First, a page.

A lot of people have asked me over the past year or so why I left Seattle. Well, here are over 445 accolades (nine years worth) the Raleigh area was awarded that partially helped weigh the decision to move here over any other city in the United States. The reasons you would want to move here won’t necessarily match ours, so I didn’t filter them.
To be completely transparent with you, I am not currently (or have ever been) employed by any company on this list, and have no financial incentives as a result of posting this. I just live here.
I covered this in my last two posts, but the Spek language that I’ve been slowly working on over the past few months is based on the Axum programming language originally developed by Microsoft about five years ago. I’ve been making changes to the Axum language’s grammar after spending a couple of weeks painstakingly trying to recreate it. The area I’m working to change at the moment are channels and ports.
To recap where we are: channel patterns are entirely out, channel ports have been updated, channel functions just came back from vacation, and a couple of feature ideas for channels in the future to share.Continue reading
I spent most of last week dealing with a jam packed week of conferences that I’ve been trying to attend both physically across the street from my office (Internet Summit 2014) and online (Visual Studio Connect()), and keeping tabs on the Rosetta mission putting the Philae lander on a comet. On top of all that, I found my laptop applied the next in a series of updates for the Windows 10 “fast” update train.
I’m a week late to the party in getting out the news of what has changed in the latest update, but it took some time to collect myself after all the excitement, and clean the grey matter off of fellow attendees at the conference.Continue reading
I covered this a bit in my last post, but the Spek language that I’ve been slowly working on over the past few months is based on the Axum programming language originally developed by Microsoft about five years ago. I’ve been making changes to the Axum language’s grammar after spending a couple of weeks painstakingly trying to recreate it. The area I’m working to change at the moment are channels and ports.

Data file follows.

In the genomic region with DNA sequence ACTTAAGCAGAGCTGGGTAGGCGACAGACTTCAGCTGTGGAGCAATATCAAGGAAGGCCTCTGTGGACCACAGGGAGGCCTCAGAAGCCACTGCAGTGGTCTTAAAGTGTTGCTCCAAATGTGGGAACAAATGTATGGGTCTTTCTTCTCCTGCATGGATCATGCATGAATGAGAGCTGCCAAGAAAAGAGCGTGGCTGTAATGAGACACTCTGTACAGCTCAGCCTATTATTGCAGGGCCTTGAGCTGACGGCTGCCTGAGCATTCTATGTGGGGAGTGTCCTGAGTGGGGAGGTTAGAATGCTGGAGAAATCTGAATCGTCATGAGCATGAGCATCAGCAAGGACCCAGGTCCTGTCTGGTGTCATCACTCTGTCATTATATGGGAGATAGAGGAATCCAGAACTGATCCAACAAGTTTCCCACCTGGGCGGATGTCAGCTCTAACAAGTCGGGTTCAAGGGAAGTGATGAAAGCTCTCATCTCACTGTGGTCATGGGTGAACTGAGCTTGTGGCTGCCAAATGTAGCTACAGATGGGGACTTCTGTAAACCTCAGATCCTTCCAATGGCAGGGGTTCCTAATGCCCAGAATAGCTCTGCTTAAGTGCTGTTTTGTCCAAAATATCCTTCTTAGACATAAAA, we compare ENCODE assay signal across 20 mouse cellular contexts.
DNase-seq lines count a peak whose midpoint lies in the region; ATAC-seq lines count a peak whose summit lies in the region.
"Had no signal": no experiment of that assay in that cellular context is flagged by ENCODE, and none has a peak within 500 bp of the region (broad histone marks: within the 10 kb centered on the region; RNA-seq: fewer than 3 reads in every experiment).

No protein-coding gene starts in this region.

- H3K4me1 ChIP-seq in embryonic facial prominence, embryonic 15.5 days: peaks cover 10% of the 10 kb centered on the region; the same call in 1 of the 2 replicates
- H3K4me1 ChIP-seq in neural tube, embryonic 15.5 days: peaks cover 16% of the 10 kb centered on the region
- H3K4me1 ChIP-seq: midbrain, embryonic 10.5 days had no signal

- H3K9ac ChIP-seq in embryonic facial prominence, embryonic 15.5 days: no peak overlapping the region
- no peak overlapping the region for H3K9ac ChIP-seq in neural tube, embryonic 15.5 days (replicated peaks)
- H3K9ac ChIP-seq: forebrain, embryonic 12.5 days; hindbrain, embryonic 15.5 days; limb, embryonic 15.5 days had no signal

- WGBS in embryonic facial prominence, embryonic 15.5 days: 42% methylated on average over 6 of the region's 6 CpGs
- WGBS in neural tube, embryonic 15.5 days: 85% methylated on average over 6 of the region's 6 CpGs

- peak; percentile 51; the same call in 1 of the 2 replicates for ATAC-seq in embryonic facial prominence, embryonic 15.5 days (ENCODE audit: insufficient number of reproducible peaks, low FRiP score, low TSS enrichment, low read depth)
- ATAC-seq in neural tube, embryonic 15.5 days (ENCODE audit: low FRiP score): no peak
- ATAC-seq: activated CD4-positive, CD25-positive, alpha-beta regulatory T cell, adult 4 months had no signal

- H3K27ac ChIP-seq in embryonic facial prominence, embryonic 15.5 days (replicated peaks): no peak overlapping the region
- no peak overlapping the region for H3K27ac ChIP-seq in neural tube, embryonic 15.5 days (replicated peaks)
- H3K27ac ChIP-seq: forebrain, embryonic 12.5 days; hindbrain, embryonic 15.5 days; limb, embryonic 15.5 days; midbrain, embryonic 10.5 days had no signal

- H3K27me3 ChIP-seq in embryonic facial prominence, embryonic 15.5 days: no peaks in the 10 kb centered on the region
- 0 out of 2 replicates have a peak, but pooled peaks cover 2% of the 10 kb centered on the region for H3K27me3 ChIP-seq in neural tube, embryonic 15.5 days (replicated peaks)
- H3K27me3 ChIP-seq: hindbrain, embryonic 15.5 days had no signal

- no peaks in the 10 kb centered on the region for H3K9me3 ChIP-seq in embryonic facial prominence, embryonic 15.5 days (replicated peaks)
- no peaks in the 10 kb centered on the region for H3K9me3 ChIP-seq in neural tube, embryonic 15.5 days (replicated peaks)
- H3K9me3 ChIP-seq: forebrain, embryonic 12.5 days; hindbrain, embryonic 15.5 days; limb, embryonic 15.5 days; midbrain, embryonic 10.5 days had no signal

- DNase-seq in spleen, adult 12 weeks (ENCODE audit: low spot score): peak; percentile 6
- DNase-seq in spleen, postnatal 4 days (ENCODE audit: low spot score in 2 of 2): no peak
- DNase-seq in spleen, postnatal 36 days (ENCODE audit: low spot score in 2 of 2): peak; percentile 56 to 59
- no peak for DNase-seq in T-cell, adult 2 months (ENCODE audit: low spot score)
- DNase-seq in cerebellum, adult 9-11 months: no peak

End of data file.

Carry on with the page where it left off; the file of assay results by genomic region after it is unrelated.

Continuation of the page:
To recap where we are: channel patterns are entirely out and channel functions are on holiday until further notice.Continue reading
I’m having a hard time trying to understand how Microsoft open sourcing .NET is going to help them, at least financially. I get that developers want to have the option of running on Linux, and that by doing this, they win the development community. Microsoft has a horrible history of not always choosing right over profitable.
With the status quo prior to this last week, the use of .NET on non-Windows machines meant you were a year or so behind the curve by using Mono. At least depending on what you wanted to implement – some of the asynchronous parts of the MVC framework is still out of reach, and both WPF and WCF were left entirely unimplemented.Continue reading
I haven’t touched the Spek project in a few weeks and decided to give it some attention tonight. In playing with Java, Ruby, Python, and Node.js over the past couple of months, I’ve wondered what sort of additional syntax or overall languages changes I should consider before finishing the grammar.